Patterns of distribution, human-mediated dispersal and intraspecific variations in urbanized landscapes : how ants respond to urbanization

Abstract : Urbanization is a complex process involving simultaneous changes in several environmental conditions, including ground and air temperature (urban heat island effect), habitat fragmentation and chemical pollution. These changes are often associated with biodiversity loss and changes in ecosystems functioning. However, more than a sink for biodiversity, urban areas constitute true ecosystems where many native and alien species survive and even grow stable populations. The “urban ecosystem” is now considered as an important element in the functioning of densely populated environments, in human health and well-being, as well as in biodiversity conservation. More fundamentally, urbanization constitutes “real life experiment” offering ecologists an opportunity to better understand ecological and evolutionary processes over fine spatial and temporal scale. This thesis investigates ecological and evolutionary consequences urbanization at different biological organization levels using ants (Formicidae) as biological models. First, at the biological community level, we showed that native and alien ant responses to urbanization were species-specific as each species was affected by its own set of environmental changes associated with urbanization (e.g., fragmentation, ground temperature) and climate. Second, we explored the little studied process of human-mediated dispersal by (i) proposing a novel theoretical framework focusing on human activities rather than directly on species and (ii) developing an innovative simulation model of dispersal by transport in terrestrial landscapes, MoRIS (Model of Routes of Invasive Spread). Third, we investigated how urbanization affected novel biotic interactions between an alien ant species (Lasius neglectus), an alien ectoparasite fungus (Laboulbenia formicarum) and native ant species. We showed that urbanization impacted the size of L. neglectus colonies, which were smaller in urban area, as well as L. formicarum prevalence on L. neglectus, which was higher in urban areas. Finally, we investigated intraspecific variations between urban and rural conspecifics of an urban tolerant species: Lasius niger. We found that urban young queens were smaller and lighter, less stressed by high temperature and performed multiple mating more often than rural young queens. In common garden, colony founding success were globally similar but urban incipient colonies produced significantly less pupae (and consequently workers). We also found that workers produced in common garden experiments were more variable in size (higher head width variance in both inter- and intra-colony) in urban colonies than in rural colonies. No evidence for genetic differentiation between urban and rural populations was found, suggesting that gene flow was not disrupted between urban and rural populations. All our results converge to a renewed vision of ecological and potential evolutionary dynamics occurring in urban environments. Further investigation will be necessary to assess how ecological processes influence evolutionary trajectories in urban ecosystems, using both ecological (e.g. ant densities and abundances along the urban gradient) and genomic approaches (e.g. using “genotyping by sequencing” methods to identify genes responsible for adaptation to urbanization)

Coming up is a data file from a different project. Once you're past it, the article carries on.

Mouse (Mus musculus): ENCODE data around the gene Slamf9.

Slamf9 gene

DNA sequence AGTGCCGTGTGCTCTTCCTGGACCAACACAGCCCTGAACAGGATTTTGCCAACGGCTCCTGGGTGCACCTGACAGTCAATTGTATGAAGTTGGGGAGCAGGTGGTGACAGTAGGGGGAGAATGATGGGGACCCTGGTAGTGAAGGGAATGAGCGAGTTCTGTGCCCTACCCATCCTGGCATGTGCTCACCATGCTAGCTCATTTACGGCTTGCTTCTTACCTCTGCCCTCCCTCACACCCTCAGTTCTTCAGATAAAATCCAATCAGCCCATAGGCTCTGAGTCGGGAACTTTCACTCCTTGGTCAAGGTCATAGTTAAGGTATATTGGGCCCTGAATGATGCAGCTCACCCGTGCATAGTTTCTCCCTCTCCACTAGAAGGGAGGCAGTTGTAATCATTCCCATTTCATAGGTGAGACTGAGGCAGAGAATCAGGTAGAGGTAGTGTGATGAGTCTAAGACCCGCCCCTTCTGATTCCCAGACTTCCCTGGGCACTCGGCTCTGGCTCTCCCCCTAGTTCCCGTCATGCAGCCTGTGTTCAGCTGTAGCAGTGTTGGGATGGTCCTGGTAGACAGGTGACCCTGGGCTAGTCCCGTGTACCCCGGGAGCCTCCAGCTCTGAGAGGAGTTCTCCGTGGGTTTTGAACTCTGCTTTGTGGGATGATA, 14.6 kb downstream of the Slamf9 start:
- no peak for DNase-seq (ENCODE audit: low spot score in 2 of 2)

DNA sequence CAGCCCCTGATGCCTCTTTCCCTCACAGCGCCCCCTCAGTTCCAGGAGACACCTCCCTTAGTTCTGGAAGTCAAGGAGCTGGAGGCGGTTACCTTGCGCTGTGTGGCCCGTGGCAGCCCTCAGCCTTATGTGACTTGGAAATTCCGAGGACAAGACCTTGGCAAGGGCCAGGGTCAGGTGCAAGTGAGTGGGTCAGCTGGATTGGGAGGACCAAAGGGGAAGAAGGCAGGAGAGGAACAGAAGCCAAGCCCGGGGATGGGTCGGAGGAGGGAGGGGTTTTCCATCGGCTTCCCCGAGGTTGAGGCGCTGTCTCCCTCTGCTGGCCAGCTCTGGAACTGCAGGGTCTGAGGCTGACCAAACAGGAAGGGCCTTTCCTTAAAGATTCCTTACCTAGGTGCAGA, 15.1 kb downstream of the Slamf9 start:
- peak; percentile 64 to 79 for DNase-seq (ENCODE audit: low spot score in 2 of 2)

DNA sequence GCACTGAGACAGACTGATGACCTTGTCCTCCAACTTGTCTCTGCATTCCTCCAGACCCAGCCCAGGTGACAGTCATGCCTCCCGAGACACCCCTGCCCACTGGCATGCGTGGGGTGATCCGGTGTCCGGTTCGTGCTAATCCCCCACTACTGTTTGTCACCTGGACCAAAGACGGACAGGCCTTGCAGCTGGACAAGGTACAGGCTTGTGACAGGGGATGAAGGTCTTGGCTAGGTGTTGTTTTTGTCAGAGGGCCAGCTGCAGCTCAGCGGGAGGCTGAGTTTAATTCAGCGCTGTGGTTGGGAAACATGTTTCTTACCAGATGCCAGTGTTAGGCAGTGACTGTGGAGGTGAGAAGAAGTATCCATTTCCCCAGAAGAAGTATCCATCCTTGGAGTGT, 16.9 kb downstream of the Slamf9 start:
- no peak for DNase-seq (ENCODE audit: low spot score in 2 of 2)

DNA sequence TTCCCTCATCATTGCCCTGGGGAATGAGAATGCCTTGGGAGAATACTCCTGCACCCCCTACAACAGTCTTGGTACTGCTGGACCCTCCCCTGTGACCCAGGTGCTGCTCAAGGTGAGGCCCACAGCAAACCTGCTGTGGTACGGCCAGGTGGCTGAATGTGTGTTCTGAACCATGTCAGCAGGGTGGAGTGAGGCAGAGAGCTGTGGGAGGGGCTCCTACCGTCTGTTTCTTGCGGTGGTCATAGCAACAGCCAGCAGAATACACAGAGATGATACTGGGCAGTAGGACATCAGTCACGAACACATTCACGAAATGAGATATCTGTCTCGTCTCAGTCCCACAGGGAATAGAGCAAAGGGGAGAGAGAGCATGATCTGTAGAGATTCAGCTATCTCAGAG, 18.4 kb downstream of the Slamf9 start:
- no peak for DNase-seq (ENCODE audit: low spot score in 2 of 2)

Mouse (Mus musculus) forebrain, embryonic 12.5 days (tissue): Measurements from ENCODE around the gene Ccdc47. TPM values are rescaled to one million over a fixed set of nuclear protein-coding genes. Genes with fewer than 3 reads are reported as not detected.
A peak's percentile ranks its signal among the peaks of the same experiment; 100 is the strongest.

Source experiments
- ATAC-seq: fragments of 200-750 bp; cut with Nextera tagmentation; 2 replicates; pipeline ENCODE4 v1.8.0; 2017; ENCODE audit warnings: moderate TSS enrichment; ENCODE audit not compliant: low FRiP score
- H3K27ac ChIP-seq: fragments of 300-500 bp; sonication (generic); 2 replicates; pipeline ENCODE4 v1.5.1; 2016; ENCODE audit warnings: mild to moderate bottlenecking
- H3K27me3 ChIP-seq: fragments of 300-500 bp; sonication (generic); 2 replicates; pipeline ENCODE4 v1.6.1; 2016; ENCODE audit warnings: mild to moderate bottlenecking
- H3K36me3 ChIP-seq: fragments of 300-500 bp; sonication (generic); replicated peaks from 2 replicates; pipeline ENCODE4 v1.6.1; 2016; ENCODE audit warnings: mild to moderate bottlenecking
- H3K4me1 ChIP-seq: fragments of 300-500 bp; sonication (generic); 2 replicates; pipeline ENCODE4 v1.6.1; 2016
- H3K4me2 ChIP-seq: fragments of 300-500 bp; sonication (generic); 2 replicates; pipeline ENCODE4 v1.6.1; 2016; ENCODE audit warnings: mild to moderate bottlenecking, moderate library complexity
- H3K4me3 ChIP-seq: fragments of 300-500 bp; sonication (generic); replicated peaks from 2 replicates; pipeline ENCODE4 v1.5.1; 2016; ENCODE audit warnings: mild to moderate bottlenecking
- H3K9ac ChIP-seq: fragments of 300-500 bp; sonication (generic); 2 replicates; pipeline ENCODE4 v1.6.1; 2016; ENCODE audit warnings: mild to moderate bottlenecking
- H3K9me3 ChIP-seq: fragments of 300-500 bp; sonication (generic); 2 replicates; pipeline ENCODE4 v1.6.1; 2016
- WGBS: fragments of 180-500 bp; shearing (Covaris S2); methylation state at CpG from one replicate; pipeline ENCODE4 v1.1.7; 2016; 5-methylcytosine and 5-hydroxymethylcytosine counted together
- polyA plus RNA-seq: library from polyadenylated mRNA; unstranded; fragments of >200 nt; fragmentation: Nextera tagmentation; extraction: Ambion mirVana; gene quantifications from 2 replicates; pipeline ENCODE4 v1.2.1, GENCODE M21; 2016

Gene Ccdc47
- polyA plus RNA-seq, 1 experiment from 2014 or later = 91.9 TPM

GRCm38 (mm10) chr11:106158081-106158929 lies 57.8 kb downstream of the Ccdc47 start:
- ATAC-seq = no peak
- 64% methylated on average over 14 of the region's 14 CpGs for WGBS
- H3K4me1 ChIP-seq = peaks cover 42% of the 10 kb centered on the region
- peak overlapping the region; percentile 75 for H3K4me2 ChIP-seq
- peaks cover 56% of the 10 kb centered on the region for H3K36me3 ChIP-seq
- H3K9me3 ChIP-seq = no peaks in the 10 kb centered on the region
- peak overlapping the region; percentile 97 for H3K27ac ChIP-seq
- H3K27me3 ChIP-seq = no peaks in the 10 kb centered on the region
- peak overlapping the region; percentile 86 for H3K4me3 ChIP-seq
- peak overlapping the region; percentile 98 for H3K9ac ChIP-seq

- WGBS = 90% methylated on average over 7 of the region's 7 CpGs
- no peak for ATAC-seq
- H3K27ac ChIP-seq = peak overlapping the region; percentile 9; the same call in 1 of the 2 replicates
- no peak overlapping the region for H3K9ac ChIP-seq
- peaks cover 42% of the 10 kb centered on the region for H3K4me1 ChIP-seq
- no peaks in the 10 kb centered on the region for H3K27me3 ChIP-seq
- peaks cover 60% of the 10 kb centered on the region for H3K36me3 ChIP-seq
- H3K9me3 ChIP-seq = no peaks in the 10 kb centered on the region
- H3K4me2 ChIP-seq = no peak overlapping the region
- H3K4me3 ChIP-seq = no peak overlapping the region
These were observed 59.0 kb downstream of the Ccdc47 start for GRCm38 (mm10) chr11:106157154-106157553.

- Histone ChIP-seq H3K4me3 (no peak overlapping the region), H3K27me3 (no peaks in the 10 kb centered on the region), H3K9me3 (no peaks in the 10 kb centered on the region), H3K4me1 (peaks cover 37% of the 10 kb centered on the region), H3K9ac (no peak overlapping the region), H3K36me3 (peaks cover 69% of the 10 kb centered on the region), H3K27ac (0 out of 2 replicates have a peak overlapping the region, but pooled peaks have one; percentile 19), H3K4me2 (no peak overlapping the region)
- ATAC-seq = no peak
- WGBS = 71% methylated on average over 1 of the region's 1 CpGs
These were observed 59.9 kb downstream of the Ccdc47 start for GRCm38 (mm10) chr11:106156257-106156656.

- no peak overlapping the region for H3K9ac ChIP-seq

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Jérôme Gippet. Patterns of distribution, human-mediated dispersal and intraspecific variations in urbanized landscapes : how ants respond to urbanization. Ecology, environment. Université de Lyon, 2016. English. ⟨NNT : 2016LYSE1286⟩. ⟨tel-01474876⟩

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